Forbes News

DOJ Tells Prosecutors To Crack Down On Violent Inflight Behavior

Topline

Attorney General Merrick Garland told federal prosecutors on Wednesday to prioritize prosecuting crimes committed on airplanes during the holiday travel season, amid a startling rise in unruly or violent conduct by airline passengers this year.

Key Facts

Garland sent a memo Wednesday afternoon urging U.S. Attorneys to “prioritize prosecution of federal crimes occurring on commercial aircraft that endanger the safety of passengers, flight crews, and flight attendants.”

The memo also said prosecutors should encourage local law enforcement agencies to quickly report any suspected illegal conduct in the skies.

The DOJ cited a recent uptick in criminal inflight behavior, including possible violations of a federal law barring airline passengers from assaulting, threatening or interfering with flight crews and flight attendants.

Tangent

Garland’s memo comes amid the Thanksgiving travel season. The Covid-19 pandemic severely reduced travel last year, but AAA projects 4.2 million Americans will travel by air between Wednesday and Sunday, up 80% from last year and down 9% from 2019. Meanwhile, the Transportation Security Administration screened over 2.2 million passengers at airport security checkpoints Friday, its busiest day since the start of the pandemic, though screenings over the last week are still somewhat lower than 2019 levels.

Big Number

1,012. That’s how many investigations into unruly passengers the Federal Aviation Administration has opened so far this year, up from just 183 in all of 2020 and 146 in 2019.

Key Background

Over the last year, airlines and federal agencies have reported a surge in unruly inflight behavior. The FAA has received over 5,300 reports of unruly passengers this year, and in late June, the TSA reported dozens of assaults against its security staff since the start of the pandemic. Some incidents have drawn national headlines, including a Frontier Airlines passenger who was taped to his seat after allegedly groping two flight attendants in July, and an American Airlines passenger who allegedly punched a flight attendant and forced the crew to divert his plane last month. Many of these encounters involve passengers refusing to comply with the federal government’s inflight mask mandate, and over 70% of this year’s FAA unruly passenger reports were mask-related, but flight attendants say they’ve also dealt with verbally abusive and drunk passengers. The FAA says it’s pursuing a “zero-tolerance” strategy: The agency has issued millions of dollars in civil fines against passengers accused of unruly behavior, and it says it has referred some cases to the DOJ for possible criminal prosecution. Flight attendants and airlines have encouraged federal officials to take stronger action against violent and abusive passengers. Sara Nelson, president of the Association of Flight Attendants labor union, told Congress in September the government should impose fines more consistently and “clarify what triggers pilot reporting and law enforcement response.” And a group of unions and airline trade associations penned a joint letter in June urging Garland to “send a strong and consistent message through criminal enforcement.”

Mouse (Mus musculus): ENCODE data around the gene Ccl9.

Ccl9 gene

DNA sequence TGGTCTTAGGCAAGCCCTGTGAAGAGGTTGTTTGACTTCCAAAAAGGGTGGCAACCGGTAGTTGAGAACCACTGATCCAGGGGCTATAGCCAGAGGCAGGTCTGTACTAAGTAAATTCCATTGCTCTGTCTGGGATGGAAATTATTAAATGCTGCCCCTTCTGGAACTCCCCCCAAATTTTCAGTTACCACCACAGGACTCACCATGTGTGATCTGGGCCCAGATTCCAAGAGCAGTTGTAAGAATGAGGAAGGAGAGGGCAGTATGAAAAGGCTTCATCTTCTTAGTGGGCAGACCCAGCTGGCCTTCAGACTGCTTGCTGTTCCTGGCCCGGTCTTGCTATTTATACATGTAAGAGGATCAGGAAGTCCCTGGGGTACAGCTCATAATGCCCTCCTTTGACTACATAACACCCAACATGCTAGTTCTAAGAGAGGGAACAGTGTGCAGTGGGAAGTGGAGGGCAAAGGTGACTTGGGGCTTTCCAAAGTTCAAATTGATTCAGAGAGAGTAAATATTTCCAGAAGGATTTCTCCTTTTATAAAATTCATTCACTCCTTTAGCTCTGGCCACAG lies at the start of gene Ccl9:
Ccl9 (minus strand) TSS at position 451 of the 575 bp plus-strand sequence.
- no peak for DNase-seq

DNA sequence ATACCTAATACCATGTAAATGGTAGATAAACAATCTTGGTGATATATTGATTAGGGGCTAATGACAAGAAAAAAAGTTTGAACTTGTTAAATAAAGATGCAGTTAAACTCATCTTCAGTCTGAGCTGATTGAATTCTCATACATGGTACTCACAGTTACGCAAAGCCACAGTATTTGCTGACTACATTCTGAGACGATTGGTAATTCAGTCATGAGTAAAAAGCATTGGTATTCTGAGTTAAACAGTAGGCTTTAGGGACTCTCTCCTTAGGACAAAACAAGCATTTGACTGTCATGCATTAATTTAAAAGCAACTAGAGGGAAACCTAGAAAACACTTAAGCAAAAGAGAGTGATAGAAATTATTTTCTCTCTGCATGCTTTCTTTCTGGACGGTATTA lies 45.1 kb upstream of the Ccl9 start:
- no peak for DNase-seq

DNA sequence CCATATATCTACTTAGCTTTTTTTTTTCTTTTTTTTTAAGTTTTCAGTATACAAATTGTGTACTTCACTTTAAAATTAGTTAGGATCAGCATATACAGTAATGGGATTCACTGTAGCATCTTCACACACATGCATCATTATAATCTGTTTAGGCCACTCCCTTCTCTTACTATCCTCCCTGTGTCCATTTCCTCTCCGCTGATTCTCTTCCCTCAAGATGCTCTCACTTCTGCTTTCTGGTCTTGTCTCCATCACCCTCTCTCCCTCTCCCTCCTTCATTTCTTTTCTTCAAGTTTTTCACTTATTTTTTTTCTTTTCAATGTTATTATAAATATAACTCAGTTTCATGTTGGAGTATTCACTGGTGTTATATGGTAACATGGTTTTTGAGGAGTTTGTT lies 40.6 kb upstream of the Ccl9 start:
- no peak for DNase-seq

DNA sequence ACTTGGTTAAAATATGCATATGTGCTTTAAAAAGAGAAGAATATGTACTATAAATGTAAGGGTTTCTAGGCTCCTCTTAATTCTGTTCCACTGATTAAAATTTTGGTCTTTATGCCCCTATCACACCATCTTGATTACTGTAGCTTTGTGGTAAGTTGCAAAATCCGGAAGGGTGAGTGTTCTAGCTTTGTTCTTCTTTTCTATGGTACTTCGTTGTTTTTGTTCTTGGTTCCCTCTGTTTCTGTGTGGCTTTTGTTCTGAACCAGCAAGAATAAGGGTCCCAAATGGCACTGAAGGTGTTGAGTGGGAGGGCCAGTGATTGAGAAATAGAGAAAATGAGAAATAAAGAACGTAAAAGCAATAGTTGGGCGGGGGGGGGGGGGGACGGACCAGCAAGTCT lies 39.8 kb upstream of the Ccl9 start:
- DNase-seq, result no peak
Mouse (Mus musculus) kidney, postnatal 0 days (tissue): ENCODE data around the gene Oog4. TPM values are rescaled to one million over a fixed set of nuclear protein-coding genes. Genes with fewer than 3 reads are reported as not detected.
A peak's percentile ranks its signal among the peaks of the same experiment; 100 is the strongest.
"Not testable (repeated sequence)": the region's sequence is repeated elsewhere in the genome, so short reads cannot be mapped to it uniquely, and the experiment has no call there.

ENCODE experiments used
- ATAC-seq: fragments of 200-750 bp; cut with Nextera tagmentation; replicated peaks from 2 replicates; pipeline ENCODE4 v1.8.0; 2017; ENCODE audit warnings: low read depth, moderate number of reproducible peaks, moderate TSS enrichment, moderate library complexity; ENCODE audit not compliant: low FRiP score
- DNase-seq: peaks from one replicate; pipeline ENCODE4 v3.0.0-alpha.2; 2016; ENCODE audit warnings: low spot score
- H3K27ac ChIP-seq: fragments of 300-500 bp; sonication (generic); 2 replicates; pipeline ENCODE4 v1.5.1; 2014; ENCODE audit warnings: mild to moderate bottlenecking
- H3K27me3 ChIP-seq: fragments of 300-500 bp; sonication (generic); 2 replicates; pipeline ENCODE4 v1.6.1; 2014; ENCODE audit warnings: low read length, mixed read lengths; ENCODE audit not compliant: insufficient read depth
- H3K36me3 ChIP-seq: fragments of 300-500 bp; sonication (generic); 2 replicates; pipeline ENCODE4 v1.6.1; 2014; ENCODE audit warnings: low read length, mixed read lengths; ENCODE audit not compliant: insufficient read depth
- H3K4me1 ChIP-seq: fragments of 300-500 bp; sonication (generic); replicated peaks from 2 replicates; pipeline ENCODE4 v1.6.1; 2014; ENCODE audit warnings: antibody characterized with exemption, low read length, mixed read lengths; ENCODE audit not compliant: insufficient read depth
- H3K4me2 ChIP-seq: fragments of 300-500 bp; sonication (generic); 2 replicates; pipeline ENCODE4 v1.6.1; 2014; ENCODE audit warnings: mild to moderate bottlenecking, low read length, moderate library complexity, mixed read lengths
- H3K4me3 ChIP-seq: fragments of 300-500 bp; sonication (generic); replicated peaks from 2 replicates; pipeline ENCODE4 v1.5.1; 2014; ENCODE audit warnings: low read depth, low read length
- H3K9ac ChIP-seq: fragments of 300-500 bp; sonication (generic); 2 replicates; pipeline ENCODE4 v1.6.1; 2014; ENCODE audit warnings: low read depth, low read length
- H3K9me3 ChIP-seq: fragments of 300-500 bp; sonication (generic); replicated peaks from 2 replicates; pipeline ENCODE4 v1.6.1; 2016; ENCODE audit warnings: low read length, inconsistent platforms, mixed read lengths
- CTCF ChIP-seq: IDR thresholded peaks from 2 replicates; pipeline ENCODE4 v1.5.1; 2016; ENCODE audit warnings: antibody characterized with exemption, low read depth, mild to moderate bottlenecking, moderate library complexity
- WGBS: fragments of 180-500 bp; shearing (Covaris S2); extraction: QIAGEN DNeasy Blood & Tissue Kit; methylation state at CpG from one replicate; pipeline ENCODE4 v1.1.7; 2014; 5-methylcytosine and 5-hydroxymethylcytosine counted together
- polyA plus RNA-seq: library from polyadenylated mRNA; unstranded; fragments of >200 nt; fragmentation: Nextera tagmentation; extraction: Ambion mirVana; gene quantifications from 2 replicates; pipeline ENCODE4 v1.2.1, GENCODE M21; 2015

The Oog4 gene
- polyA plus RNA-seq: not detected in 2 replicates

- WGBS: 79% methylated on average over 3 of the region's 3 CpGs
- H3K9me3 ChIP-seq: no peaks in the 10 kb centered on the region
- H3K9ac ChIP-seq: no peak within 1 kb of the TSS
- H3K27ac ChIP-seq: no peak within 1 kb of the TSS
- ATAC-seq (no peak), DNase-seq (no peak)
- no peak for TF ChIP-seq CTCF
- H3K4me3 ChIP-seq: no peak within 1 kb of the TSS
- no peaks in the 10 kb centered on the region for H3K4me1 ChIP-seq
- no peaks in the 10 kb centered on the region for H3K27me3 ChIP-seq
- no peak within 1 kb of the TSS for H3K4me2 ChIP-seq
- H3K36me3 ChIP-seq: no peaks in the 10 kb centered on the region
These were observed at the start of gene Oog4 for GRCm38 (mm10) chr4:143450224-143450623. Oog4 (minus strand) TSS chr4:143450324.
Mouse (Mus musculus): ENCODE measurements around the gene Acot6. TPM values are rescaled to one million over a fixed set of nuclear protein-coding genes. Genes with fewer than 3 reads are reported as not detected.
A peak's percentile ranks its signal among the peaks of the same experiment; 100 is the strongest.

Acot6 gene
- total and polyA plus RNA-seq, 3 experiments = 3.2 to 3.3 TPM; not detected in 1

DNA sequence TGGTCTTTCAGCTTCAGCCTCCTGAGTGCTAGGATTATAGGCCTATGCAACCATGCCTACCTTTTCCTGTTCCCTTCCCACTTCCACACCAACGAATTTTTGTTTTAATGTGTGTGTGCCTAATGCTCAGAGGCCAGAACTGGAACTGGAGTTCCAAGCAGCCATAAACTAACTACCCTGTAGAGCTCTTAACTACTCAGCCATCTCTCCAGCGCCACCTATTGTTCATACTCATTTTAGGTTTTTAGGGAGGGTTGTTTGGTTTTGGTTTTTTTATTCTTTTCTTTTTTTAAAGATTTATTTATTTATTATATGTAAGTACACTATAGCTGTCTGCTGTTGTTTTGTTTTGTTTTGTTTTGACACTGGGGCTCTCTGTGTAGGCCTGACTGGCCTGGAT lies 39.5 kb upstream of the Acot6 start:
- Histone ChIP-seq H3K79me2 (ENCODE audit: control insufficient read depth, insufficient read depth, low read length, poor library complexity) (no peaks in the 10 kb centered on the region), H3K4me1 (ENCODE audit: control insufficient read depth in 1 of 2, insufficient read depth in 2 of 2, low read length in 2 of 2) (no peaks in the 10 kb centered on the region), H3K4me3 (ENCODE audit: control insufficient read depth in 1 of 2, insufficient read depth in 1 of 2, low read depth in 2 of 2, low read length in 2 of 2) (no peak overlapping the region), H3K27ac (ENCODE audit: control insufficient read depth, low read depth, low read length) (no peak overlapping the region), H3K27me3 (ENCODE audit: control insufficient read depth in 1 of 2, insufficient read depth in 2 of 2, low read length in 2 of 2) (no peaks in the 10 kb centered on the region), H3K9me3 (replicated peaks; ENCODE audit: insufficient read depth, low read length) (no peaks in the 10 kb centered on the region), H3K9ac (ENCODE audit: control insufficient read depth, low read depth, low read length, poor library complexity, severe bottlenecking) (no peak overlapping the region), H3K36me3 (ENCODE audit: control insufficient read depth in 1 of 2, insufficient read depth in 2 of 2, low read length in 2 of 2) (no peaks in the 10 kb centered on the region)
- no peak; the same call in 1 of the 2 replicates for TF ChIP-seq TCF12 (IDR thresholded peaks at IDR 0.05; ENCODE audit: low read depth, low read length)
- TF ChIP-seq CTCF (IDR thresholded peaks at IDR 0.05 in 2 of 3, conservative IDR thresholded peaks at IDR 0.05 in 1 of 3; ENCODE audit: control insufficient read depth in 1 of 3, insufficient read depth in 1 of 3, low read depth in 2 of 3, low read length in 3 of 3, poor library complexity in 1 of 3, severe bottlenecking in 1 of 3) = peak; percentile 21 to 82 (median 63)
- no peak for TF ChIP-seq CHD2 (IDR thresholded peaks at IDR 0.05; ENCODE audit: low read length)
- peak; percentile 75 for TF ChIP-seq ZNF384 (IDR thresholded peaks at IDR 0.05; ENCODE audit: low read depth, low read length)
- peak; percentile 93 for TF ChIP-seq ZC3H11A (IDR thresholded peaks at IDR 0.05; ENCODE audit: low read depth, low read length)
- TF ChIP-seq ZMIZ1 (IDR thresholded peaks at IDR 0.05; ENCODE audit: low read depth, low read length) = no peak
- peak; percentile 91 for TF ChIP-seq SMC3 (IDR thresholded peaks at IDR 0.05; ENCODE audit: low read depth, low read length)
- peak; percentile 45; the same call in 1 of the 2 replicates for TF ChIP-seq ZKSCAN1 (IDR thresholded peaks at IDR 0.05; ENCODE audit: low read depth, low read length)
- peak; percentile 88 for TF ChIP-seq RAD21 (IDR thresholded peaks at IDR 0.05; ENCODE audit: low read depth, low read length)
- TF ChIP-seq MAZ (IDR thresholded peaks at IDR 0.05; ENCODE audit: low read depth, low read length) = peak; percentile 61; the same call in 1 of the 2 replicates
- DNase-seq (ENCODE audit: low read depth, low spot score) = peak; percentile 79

Further Reading

Another Unruly Flyer: American Airlines Diverts Plane After Passenger Allegedly Assaults Flight Attendant (Forbes)

Related Articles

Leave a Reply

Your email address will not be published. Required fields are marked *

Back to top button